MARKET WEAKER ON TRUMP TWEETS AND ISM DETERIORATION

Stocks sank at the open this morning after the latest round of trade tariffs were imposed on $300bil of goods imported form China. On top of that, President Trump Tweeted that if he is reelected, hammering out a trade deal with China “would get MUCH TOUGHER.” The Dow is currently down 325 pts and the SPX is down .7%. Sectors down more than 1% in early trading include industrials, tech, financials and energy. European stock markets are poised to close down about .4% and Asian markets were mixed overnight. Commodities are mostly lower as well (except for gold +1.2%). WTI crude oil is back down around $53.25/barrel, a three-week low.

Bonds are not surprisingly catching a bid, pushing rates lower. The iShares 20+ Year Treasury Bond ETF (TLT) is up .7%. The yield curve recently inverted, meaning that the 2-year Treasury yield is now slightly higher than the 10-year yield. And as I’ve pointed out previously, this condition is usually associated with an environment of slowing economic growth. Presently, it is also indicative of the strong foreign demand for US Treasury securities because bond rates in key overseas markets are zero or negative.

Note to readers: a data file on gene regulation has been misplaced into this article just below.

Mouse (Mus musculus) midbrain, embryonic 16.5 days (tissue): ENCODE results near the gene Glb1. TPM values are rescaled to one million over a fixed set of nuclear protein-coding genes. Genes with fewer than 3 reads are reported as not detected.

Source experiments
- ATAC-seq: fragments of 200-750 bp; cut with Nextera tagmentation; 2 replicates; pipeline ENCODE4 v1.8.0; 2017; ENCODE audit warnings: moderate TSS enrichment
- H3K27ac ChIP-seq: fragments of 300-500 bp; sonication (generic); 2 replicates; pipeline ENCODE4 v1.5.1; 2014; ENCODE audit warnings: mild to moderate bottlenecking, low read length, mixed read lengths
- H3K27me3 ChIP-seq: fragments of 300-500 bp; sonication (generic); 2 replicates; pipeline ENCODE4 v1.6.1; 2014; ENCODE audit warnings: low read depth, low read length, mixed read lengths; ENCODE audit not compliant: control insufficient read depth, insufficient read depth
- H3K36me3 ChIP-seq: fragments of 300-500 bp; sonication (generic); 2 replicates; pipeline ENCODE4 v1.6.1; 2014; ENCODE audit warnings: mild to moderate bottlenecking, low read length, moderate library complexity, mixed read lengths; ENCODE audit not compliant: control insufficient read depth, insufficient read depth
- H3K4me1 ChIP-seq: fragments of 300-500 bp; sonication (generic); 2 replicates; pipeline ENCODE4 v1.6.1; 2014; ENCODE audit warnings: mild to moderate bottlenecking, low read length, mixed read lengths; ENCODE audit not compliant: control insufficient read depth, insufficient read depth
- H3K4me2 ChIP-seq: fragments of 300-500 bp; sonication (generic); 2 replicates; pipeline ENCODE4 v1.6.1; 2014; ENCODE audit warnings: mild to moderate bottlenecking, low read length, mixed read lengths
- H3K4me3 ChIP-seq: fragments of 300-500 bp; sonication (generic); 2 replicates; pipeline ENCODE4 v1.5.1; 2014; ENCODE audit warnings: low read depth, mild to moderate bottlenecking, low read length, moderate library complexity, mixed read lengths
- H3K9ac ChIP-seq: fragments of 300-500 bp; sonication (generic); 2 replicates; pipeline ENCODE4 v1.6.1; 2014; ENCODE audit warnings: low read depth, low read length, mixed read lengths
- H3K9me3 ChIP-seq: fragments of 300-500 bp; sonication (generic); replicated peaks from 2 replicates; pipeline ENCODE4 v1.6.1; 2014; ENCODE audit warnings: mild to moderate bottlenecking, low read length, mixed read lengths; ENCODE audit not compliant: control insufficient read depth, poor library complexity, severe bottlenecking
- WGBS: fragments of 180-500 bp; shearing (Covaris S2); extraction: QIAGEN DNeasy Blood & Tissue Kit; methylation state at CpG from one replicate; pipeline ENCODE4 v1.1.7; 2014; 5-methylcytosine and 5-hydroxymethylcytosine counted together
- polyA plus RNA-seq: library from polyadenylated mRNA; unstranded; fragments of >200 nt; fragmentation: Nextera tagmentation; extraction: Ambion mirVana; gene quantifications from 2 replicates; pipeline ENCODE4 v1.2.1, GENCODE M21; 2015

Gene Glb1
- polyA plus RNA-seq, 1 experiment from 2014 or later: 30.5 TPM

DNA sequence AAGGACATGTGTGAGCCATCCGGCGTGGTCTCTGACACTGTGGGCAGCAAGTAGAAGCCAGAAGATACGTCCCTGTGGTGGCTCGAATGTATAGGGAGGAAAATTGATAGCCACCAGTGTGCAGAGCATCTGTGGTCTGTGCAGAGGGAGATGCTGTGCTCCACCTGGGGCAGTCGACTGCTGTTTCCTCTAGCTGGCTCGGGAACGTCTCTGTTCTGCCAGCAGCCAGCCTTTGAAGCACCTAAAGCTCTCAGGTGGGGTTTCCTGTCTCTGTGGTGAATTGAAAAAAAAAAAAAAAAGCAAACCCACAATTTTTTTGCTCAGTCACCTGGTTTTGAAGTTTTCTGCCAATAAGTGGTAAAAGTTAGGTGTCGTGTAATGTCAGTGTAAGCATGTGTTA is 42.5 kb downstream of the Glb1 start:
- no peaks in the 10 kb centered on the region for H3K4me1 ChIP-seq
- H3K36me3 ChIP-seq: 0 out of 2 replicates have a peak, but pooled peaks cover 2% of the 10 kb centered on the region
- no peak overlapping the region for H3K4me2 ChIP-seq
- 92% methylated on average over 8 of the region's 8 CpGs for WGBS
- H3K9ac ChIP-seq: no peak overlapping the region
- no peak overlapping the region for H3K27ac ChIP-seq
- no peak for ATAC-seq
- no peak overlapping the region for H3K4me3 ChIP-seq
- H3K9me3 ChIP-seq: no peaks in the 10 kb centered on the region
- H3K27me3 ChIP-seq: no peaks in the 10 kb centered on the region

ISM’s closely watched manufacturing index sank to 49.1 in August, signaling contraction. This is the first sub-50 reading in three years. Key components of the index measuring new orders and backlogs fell below 50.0 as well. Economists at Bloomberg blame “economic uncertainty, fomented by market volatility and ongoing trade war escalation, manifested in increasingly defensive posturing among businesses…” The obvious conclusion, therefore, is that the manufacturing sector will continue to deteriorate if the trade war gets worse. Importantly, however, Bloomberg says the manufacturing sector can fall into its own recession without dragging the entire economy into recession (remember 2015?). They say the ISM Manufacturing Index would have to fall into the 40s in order to “be consistent with a broader downturn.” Manufacturing accounts for only about 10% of the US economy, whereas consumer-oriented service businesses are much more critical to economic growth.


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